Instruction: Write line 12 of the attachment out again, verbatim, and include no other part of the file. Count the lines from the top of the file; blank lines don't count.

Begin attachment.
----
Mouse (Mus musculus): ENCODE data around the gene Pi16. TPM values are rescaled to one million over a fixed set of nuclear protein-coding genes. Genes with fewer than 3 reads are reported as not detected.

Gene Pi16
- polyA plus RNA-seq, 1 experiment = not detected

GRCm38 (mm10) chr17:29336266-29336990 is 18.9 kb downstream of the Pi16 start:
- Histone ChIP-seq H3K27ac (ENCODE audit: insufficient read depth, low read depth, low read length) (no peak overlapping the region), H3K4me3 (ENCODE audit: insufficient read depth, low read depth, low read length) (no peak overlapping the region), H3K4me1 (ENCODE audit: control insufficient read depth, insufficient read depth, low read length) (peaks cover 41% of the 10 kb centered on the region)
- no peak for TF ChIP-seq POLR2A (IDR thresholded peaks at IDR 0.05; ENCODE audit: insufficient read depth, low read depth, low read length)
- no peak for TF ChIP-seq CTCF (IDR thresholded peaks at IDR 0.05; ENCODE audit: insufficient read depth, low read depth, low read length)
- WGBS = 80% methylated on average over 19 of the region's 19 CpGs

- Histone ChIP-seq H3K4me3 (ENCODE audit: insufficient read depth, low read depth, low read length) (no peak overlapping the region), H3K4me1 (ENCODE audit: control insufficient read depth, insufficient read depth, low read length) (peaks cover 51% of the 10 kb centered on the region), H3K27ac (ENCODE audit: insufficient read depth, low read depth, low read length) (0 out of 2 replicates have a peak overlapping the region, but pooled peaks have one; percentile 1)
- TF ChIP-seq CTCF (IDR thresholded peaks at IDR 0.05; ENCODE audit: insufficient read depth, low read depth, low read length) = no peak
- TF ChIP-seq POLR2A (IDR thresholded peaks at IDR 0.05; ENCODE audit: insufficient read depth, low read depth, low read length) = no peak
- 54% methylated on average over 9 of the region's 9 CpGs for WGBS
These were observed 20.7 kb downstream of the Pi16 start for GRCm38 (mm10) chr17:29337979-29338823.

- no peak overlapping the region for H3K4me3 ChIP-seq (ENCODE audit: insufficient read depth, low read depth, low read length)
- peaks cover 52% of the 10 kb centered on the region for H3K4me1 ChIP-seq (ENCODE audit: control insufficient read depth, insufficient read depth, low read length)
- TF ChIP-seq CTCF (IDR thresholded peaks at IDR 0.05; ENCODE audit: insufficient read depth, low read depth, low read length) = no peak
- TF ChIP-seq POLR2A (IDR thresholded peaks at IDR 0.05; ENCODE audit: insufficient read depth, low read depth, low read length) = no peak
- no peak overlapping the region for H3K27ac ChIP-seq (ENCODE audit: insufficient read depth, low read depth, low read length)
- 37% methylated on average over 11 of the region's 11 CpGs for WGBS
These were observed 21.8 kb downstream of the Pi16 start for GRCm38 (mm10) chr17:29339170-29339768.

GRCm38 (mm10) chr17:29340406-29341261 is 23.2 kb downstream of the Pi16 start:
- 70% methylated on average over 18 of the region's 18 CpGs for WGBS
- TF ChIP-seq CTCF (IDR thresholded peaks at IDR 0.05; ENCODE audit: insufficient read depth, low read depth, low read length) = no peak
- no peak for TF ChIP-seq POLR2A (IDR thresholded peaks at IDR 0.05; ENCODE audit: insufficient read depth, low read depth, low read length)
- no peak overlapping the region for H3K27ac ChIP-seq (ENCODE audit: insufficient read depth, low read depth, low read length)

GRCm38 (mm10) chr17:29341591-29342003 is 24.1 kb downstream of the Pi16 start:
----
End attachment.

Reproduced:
- 54% methylated on average over 9 of the region's 9 CpGs for WGBS